I want to share with you three lessons of the many that we can learn from Sol:
1. Be persistent and never give up hope. Sol experienced a number of tragedies and hardships in his life. They began during the Holocaust, but continued even during his later years, when he lost his son, daughter-in-law, and first and second wives. After every setback, Sol kept going. Later in life, when many slow down, Sol did not. It was only a few short years ago, when Sol would come regularly to the synagogue, morning and evening. For a period of time, I often walked home with him after the evening service. He walked slowly and I could see that it was difficult for him to come to the synagogue. But if something was important to Sol, he was persistent and refused to give up.
Sol and his brother Henry lost their entire immediate family in the war. He met his wife Sally after the war and together they came to America. Sol wrote, in a self-published memoir, “On the boat we were each given $8.00 and that was the only money we had…” Having lost almost everything, Sol kept his focus on the future, on rebuilding his life.
Recalling his experiences during the war, Sol wrote, “Most of all, I thank God for helping me through some very difficult situations that easily could have turned out differently. What I have learned from this experience is the value of being kind to others and never to lose hope.”
What is a challenge or setback in your life? Think of Sol’s tenacity. Refuse to give up and take the first step to move forward in your life.
2. Look for the good in life and in those around you. Sol was a positive and upbeat person. He relished the good in his life and was quick to compliment others. Unfortunately, many people are very stingy with their compliments. It costs nothing, yet is priceless to the recipient.
When you see the good in others, do not keep it to yourself, compliment them. Who do you appreciate in your life? Tell them today and often. No matter how hard your life is now, look for and thank God for the blessed aspects. Even if you cannot find any now, then like Sol, never lose hope. Always believe that things can and will get better.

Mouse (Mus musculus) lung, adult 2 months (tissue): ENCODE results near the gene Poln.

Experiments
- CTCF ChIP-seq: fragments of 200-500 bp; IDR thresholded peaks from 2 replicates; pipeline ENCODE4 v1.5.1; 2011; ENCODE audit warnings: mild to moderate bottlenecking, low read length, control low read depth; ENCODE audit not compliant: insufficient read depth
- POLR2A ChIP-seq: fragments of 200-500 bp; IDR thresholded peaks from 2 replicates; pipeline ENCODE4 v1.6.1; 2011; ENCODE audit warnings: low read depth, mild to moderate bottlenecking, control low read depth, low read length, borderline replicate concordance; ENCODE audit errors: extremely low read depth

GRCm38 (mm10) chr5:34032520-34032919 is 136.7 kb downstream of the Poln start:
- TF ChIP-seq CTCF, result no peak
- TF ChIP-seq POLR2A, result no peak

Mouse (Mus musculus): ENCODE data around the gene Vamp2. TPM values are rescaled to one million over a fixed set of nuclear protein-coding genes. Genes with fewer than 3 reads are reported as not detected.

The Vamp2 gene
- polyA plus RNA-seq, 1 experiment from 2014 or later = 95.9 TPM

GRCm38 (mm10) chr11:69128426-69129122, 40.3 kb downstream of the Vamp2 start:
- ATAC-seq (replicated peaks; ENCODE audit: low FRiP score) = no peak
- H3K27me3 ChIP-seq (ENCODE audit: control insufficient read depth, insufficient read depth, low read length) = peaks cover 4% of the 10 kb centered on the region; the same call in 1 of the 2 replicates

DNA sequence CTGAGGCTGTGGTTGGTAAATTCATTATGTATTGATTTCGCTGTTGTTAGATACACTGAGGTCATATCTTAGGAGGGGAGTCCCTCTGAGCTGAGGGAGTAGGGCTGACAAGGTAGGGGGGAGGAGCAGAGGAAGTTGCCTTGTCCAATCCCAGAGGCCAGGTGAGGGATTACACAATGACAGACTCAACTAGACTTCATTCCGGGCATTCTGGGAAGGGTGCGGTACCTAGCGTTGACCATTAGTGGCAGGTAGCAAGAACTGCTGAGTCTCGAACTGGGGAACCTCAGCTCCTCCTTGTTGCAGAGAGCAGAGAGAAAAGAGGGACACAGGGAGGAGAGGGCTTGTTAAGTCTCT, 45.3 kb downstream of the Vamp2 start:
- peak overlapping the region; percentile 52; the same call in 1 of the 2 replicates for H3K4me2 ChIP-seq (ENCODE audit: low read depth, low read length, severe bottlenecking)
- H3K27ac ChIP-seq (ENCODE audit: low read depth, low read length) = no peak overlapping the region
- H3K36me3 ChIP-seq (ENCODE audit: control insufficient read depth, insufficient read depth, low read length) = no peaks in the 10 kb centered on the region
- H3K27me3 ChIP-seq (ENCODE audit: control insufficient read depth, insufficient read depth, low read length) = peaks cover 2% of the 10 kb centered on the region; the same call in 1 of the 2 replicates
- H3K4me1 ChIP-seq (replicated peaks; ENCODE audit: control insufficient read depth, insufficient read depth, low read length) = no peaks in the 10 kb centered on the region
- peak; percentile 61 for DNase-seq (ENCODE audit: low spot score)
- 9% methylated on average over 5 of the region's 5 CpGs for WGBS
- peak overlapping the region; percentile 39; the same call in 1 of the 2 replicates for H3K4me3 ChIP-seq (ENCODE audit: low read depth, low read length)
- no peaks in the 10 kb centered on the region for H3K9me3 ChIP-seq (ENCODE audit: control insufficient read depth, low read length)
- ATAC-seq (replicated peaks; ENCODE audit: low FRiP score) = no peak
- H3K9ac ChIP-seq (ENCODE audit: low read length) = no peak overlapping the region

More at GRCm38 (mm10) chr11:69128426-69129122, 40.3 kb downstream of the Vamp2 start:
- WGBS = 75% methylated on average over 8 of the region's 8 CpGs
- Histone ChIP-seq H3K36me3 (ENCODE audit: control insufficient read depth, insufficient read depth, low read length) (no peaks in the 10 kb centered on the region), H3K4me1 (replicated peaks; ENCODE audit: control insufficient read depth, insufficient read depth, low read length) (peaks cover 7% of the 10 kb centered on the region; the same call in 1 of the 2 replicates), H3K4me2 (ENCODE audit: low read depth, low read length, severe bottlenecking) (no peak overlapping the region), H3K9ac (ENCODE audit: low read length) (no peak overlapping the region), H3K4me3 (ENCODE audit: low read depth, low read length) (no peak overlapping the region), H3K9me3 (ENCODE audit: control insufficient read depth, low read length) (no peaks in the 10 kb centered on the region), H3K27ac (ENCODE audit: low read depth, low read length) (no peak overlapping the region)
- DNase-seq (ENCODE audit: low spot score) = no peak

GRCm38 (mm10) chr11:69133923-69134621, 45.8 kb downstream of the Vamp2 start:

A fellow congregant at Congregation Ohav Sholom, Mark Becker, once asked Sol how he could believe in God after witnessing the Holocaust. He responded, “I experienced too many miracles not to believe.”
That was Sol, always focusing on the good.
Even if you went through horrors like Sol, you too can focus on the good in your life and see the good in others. You too can be optimistic that with God’s help, things will get better. Until they do, have faith that God is with you every step of the way.
3. Be a giver. Throughout his life, Sol was a giver. He volunteered at the Simon Wiesenthal Center in Los Angeles for thirteen years. After he moved to New York City, he volunteered at Congregation Ohav Sholom and the Museum of Jewish Heritage. At the museum, over a span of more than twenty years, he educated tens of thousands of visitors about the Holocaust. He also renovated, at his own expense, the cemetery in his hometown of Krosniewice, Poland, a family project he was especially proud of.
Ethics of the Fathers teaches (1:2) that one of the three things upon which the world stands is kindness. With Sol gone, there is a void of kindness in the world.
To fill that void, we each have a sacred responsibility to become even greater givers than we already are. God gives us unique resources and talents to be of service to others. There are so many ways we can help others: donating to charity, giving physical assistance, encouragement, advice, or helping someone find a job or spouse. When you hear that someone you know is going through a difficult time, think about what you can do for them. Sometimes, all you can do is pray; do not discount the power of prayer.
Every day, God sends us opportunities to be a giver and do our part to sustain the world. Let us follow Sol’s example and grab those opportunities with both hands.
As the world struggles with the coronavirus pandemic, these lessons are as timely as ever. Individually and as a society, we are dealing with an unprecedented challenge. Instead of feeling helpless, focus on what is within your control:
- Be persistent and refuse to give up.
- Look for the good in your life.
- Compliment and encourage others, as we all have our challenges.
- Trust that God is giving you the strength you need to overcome.
- Help those who are less fortunate than you. By looking out for each other we will get through this together.
May Sol’s memory be a blessing.